Since I previously reviewed two classic horror films from Mario Bava, it now seems like the perfect time to watch a film from Herb Wallerstein, called Snowbeast. Well, no, not really. In fact, to be honest, Snowbeast seems to exist on a totally different planet from either Black Sabbath or Planet of the Vampires. The two latter films are classics of cinema that should be seen by everyone, regardless of the season. Snowbeast, on the other hand, is the epitome of the perfect movie to turn on for background noise. Snowbeast is fun, unthreatening, likable, and ultimately rather forgettable. But sometimes, especially when it comes to finding something safe but appropriate to watch during the Halloween season, that is exactly what’s needed.
Snowbeast was originally made in 1977 and wow, does it show. According to Wikipedia (see, I do to research my claims occasionally), Snowbeast was originally a made-for-tv movie and it has retained a “cult following.” Well, I don’t know if I quite see the film’s cult appeal though it’s certainly better than any 82-minute tv show has any right to be. The film has also entered into the public domain, which, of course, means that it’s been released in a few thousand different Mill Creek box sets. Last time I counted, I actually had four different box sets that featured Snowbeast. So, if nothing else, I’ll always have Snowbeast.
(Incidentally, the version I watched came from the 50 Chilling Classics box set. This is the same box set that featured Cathy’s Curse, The Alpha Incident, The Demons of Ludlow, and my beloved Drive-In Massacre.)
Snowbeast takes place at a ski resort. An unseen monster is killing tourists. The sheriff (Clint Walker) thinks the monster is a yeti. Nobody believes him and the owner of the ski resort — Sylvia Sidney, who once starred in films directed by Josef Von Sternberg — is more interested in making money off of vacationers than in protecting the public safety. Now, if this happened today, I’d imagine there would be an OccupySnowBeast demonstration or something. However, since this film was made in the 70s, this instead just leads to Walker and Bo Svenson going off into the mountains to track down and kill the snowbeast.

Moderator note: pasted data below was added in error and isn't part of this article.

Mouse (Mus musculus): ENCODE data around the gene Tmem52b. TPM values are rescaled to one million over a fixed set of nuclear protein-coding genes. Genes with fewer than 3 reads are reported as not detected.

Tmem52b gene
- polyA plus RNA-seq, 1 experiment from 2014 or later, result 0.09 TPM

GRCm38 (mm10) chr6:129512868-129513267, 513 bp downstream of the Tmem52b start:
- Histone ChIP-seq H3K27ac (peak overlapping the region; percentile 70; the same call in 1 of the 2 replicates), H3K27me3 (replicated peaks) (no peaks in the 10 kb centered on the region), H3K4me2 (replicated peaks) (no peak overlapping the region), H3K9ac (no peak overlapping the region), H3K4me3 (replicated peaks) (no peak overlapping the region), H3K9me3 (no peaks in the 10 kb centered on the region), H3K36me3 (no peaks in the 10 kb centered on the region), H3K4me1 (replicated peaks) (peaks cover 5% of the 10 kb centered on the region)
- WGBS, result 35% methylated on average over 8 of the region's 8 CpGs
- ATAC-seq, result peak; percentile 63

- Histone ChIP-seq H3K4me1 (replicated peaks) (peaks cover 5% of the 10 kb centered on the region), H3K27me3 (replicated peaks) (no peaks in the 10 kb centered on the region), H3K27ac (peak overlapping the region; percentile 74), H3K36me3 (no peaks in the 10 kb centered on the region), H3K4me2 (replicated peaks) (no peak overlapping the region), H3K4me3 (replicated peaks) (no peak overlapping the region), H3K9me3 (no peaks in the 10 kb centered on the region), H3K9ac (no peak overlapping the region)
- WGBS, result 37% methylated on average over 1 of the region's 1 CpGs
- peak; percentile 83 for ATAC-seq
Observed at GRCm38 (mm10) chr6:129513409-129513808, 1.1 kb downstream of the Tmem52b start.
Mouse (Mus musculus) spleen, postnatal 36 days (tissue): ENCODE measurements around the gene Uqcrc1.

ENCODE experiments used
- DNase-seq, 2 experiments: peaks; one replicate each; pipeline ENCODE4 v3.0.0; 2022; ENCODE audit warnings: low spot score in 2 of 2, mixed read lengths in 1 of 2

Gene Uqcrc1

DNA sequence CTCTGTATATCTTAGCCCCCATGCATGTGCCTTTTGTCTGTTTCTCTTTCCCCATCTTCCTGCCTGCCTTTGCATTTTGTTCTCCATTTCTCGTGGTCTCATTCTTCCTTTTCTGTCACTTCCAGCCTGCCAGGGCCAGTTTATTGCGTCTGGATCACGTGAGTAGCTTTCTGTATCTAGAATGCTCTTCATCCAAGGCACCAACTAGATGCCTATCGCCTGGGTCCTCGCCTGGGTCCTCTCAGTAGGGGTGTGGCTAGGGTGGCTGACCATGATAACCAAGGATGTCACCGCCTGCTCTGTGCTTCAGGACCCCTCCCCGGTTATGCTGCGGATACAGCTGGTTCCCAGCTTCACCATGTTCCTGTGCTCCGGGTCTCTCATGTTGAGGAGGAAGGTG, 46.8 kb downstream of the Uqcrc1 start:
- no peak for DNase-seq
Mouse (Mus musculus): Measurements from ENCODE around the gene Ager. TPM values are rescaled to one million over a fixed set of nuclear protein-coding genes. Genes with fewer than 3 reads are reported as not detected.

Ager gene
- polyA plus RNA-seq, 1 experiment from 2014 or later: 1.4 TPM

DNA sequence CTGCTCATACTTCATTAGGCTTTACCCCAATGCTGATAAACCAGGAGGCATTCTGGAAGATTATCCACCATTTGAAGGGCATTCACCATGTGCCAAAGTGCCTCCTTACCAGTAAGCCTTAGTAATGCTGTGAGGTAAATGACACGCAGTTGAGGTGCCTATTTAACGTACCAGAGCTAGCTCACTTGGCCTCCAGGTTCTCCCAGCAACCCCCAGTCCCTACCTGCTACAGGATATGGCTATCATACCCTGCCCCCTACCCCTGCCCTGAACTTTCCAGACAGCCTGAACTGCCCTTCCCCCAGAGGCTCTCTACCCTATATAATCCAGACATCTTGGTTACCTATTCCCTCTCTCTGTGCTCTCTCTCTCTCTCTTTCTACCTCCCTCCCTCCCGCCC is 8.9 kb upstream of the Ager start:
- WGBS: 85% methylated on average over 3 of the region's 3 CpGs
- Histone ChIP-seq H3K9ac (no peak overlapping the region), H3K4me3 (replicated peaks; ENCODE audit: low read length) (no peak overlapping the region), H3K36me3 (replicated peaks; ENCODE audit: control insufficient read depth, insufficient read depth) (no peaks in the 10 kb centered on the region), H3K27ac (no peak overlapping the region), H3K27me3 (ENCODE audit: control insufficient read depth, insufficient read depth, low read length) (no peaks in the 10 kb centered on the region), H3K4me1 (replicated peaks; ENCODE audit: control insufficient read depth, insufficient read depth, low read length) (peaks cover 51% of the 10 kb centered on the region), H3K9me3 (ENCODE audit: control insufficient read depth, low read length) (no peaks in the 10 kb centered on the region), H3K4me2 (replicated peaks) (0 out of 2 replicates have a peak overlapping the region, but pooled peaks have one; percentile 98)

Now, the plot of Snowbeast may sound a little familiar and that’s because it’s basically the exact same plot as Jaws except the water has been replaced with snow-capped mountains and the shark is now a Yeti. But otherwise, it’s pretty much the exact same story, right down to the greedy businesspeople going, “Shut down the mountain!? That’ll be bad for tourism!” and the film’s 3 heroes all giving each other knowing looks when the wrong bear is killed and paraded in front of the cheering townspeople. (That said, I have to say that if you love spotting overreacting extras in crowd scenes, this is the film for you.)
So, Snowbeast doesn’t win any points for originality but I’m willing to cut it some slack. Even though it’s a bit before my time, I’ll bet that Snowbeast wasn’t the only low-budget B-movie to rip off Jaws in the 70s and you don’t really watch a movie called Snowbeast for the plot anyway. You watch a movie called Snowbeast because you’re looking for something silly that won’t require too much thought. And that’s a perfect description of Snowbeast. It’s a film that’s done well enough that you won’t hate yourself for watching but, at the same time, is so predictable that you can do about a hundred other things while it’s playing without running the risk of missing anything important. It is literally a movie that you can start watching at any point after it’s started.
Ironically enough, Snowbeast is actually more effective because it was made for television. Yes, you don’t get the gore, sex, or profanity that you would typically expect from one of these films but it also means that you don’t get to see the killer Yeti except for one very brief shot. Otherwise, the Snowbeast of the title is represented by point-of-view shots of the monster about to attack some unsuspecting skier. As I’ve mentioned in other horror reviews, our imaginations will always come up with something scarier than even the most effective of special effects and Snowbeast‘s low budget origins force us to use our imagination more than the typical monster film would. As well, the snowy setting is beautiful to look at and if you’re a fan of watching people ski (and ski and ski and ski) this is the film for you. Seriously.